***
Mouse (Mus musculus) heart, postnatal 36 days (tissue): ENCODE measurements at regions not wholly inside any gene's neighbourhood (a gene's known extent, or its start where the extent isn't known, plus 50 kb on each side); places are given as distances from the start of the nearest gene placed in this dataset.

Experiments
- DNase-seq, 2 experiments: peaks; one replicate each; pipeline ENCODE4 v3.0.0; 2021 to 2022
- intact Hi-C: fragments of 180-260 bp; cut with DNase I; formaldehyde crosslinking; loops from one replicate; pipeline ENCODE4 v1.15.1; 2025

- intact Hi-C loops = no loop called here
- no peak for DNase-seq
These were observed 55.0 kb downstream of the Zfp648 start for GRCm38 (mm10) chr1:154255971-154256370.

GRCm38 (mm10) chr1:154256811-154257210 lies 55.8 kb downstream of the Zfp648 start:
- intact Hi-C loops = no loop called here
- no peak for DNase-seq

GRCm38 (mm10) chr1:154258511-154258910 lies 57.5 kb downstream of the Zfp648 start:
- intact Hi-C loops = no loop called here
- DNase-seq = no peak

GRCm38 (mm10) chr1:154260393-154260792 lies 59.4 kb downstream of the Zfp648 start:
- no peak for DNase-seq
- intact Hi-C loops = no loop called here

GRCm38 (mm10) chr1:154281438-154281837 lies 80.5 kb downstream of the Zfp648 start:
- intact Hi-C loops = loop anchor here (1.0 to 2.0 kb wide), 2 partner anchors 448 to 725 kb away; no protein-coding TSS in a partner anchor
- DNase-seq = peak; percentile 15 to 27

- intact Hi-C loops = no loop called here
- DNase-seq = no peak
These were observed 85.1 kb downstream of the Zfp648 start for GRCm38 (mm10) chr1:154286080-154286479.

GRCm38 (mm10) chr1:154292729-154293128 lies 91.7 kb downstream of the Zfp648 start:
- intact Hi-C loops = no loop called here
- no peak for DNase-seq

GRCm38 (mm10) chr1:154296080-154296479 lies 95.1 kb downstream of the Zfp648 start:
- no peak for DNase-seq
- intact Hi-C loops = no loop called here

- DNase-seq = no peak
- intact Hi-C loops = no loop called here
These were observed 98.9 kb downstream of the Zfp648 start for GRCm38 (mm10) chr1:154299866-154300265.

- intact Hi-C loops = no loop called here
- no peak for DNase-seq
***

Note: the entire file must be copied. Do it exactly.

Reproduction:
Mouse (Mus musculus) heart, postnatal 36 days (tissue): ENCODE measurements at regions not wholly inside any gene's neighbourhood (a gene's known extent, or its start where the extent isn't known, plus 50 kb on each side); places are given as distances from the start of the nearest gene placed in this dataset.

Experiments
- DNase-seq, 2 experiments: peaks; one replicate each; pipeline ENCODE4 v3.0.0; 2021 to 2022
- intact Hi-C: fragments of 180-260 bp; cut with DNase I; formaldehyde crosslinking; loops from one replicate; pipeline ENCODE4 v1.15.1; 2025

- intact Hi-C loops = no loop called here
- no peak for DNase-seq
These were observed 55.0 kb downstream of the Zfp648 start for GRCm38 (mm10) chr1:154255971-154256370.

GRCm38 (mm10) chr1:154256811-154257210 lies 55.8 kb downstream of the Zfp648 start:
- intact Hi-C loops = no loop called here
- no peak for DNase-seq

GRCm38 (mm10) chr1:154258511-154258910 lies 57.5 kb downstream of the Zfp648 start:
- intact Hi-C loops = no loop called here
- DNase-seq = no peak

GRCm38 (mm10) chr1:154260393-154260792 lies 59.4 kb downstream of the Zfp648 start:
- no peak for DNase-seq
- intact Hi-C loops = no loop called here

GRCm38 (mm10) chr1:154281438-154281837 lies 80.5 kb downstream of the Zfp648 start:
- intact Hi-C loops = loop anchor here (1.0 to 2.0 kb wide), 2 partner anchors 448 to 725 kb away; no protein-coding TSS in a partner anchor
- DNase-seq = peak; percentile 15 to 27

- intact Hi-C loops = no loop called here
- DNase-seq = no peak
These were observed 85.1 kb downstream of the Zfp648 start for GRCm38 (mm10) chr1:154286080-154286479.

GRCm38 (mm10) chr1:154292729-154293128 lies 91.7 kb downstream of the Zfp648 start:
- intact Hi-C loops = no loop called here
- no peak for DNase-seq

GRCm38 (mm10) chr1:154296080-154296479 lies 95.1 kb downstream of the Zfp648 start:
- no peak for DNase-seq
- intact Hi-C loops = no loop called here

- DNase-seq = no peak
- intact Hi-C loops = no loop called here
These were observed 98.9 kb downstream of the Zfp648 start for GRCm38 (mm10) chr1:154299866-154300265.

- intact Hi-C loops = no loop called here
- no peak for DNase-seq